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A City On a Hill

• Greg Boyd

Jesus said that God’s people are a city on a hill, a blessed people who are called to be a blessing to others, giving forth light and hope. What does this mean in an Old Testament context, one that lies behind the words of Jesus? And what does this mean for us today?

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The call of God to be a city on a hill starts with God’s promise that Abraham’s descendants will be blessed and will in turn bless all the other nations of the world. God’s “chosen people” were to be the means by which all nations come to know the one true God and his will for all people. Israel was chosen for a vocation: to be a light of truth to the nations that dwelt in darkness and deception.

Yahweh promised that if Israel walked in God’s ways, then he would pour out tremendous blessings on them and tremendous blessings would be poured out through them to the other nations. This blessed-to-be-a-blessing covenant is depicted by the city of Jerusalem, which sits on Mount Zion, as a city on a hill that shines in the darkness to draw and illuminate the nations. This is the background to Jesus’ teaching that his followers are to be “the light of the world” and a “city on a hill.”

In the ancient world you could see a city on a hill lit with candles for miles away. When you saw that faint glow on the horizon, you knew you were approaching your destination. This is precisely what Yahweh had hoped the descendants of Abraham would be, a blessed people who bless the world by shining like a city on a hill for the whole world to see.

This hope is expressed throughout the Old Testament, but it is strongest in the book of Isaiah. For example:

Isaiah 2:2-3 In days to come
the mountain of the Lord’s house
shall be established as the highest of the mountains,
and shall be raised above the hills;
all the nations shall stream to it.
    Many peoples shall come and say,

“Come, let us go up to the mountain of the Lord,
to the house of the God of Jacob;
that he may teach us his ways
and that we may walk in his paths.”

The “holy mountain” motif runs throughout the Old Testament.  All ancient near east peoples believed gods live on mountain tops. Different gods had different mountains as their habitation. The chief gods of Ancient Near East nations were what scholars call “mountain deities.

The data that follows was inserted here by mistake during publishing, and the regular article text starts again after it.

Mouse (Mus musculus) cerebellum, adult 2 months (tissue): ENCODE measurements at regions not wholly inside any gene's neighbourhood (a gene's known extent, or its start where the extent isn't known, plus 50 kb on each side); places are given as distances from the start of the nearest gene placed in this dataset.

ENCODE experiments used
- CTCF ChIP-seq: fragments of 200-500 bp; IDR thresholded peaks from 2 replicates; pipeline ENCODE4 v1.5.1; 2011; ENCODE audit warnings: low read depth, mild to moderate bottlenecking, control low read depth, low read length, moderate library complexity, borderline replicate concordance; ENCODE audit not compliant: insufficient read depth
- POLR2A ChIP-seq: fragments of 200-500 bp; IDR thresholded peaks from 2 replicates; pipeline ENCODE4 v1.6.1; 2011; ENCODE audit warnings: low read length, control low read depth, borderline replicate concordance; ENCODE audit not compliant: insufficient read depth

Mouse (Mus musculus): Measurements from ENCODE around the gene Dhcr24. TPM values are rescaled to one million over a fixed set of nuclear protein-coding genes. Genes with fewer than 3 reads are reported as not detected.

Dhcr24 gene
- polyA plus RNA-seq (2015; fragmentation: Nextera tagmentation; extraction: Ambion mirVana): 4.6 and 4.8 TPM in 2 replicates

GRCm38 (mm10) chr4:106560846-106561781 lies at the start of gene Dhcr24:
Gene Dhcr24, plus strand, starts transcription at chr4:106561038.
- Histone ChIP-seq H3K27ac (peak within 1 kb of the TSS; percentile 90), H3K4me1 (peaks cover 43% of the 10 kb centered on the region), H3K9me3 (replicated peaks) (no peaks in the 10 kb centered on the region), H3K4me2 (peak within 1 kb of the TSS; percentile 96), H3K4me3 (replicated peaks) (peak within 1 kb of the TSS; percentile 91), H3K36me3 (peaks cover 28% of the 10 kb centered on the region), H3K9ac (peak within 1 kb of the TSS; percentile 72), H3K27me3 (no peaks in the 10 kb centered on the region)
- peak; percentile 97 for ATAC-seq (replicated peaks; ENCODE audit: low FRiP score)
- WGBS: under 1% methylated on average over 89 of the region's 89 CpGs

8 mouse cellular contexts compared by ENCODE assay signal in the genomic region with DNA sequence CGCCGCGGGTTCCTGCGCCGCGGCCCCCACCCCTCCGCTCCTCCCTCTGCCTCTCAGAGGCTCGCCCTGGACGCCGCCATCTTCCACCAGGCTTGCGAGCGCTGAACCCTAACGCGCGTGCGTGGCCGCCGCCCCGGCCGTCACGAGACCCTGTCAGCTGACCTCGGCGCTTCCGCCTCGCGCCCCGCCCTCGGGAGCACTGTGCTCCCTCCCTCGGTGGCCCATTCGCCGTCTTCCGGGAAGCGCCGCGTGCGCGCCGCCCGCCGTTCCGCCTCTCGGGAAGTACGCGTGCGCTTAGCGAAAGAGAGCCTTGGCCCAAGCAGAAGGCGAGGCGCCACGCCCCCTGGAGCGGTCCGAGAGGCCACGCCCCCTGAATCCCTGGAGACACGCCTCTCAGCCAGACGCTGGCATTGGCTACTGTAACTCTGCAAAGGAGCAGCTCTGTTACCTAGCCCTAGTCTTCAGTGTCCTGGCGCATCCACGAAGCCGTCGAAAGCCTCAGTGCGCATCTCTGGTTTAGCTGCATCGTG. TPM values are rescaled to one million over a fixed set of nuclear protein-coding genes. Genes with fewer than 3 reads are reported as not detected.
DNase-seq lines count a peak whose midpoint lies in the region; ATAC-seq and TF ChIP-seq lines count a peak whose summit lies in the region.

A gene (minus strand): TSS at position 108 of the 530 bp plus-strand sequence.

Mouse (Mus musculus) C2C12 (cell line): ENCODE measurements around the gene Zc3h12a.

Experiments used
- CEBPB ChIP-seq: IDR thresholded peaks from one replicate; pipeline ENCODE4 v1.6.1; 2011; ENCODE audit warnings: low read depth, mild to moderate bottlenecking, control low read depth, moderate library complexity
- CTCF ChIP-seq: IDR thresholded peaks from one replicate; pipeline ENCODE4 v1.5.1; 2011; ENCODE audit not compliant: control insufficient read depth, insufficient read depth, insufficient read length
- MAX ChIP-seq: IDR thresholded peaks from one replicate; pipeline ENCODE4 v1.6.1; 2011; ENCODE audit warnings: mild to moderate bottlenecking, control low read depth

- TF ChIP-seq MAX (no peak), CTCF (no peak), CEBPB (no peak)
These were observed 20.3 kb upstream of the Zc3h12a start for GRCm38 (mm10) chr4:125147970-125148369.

In John 4, a Samaritan woman asked Jesus which mountain God should be worshipped on, since the Samaritans believed God lived on Mt. Gerizim, not Mt. Zion. But Jesus told her that a time was coming when worshipping the true God wouldn’t be about where you were. True worship is worship done “in spirit and in truth,” regardless of where you are. The true God does not live on a mountain!

Jesus embodies and fulfills Israel’s mission of being a city set on a hill and a light to the nations. Jesus is everything God had hoped Israel would be: the light of revelation to the Gentiles. IN the Lord we are light. We are incorporated into Christ Jesus, who is the light, and that makes us children of the light. Therefore, we are called and empowered by the Spirit to live out the fulfillment of God’s dream to have a people who would be a beacon of light, love and truth to a world that dwells in darkness.

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Topics: Hope, Salvation

Sermon Series: Sermon on the Mount, Salt & Light

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The MuseCast: November 24

Focus Scripture:

  • Matthew 5:13-16

    You are the salt of the earth; but if salt has lost its taste, how can its saltiness be restored? It is no longer good for anything, but is thrown out and trampled underfoot. You are the light of the world. A city built on a hill cannot be hid. No one after lighting a lamp puts it under the bushel basket, but on the lamp stand, and it gives light to all in the house. In the same way, let your light shine before others, so that they may see your good works and give glory to your Father in heaven.

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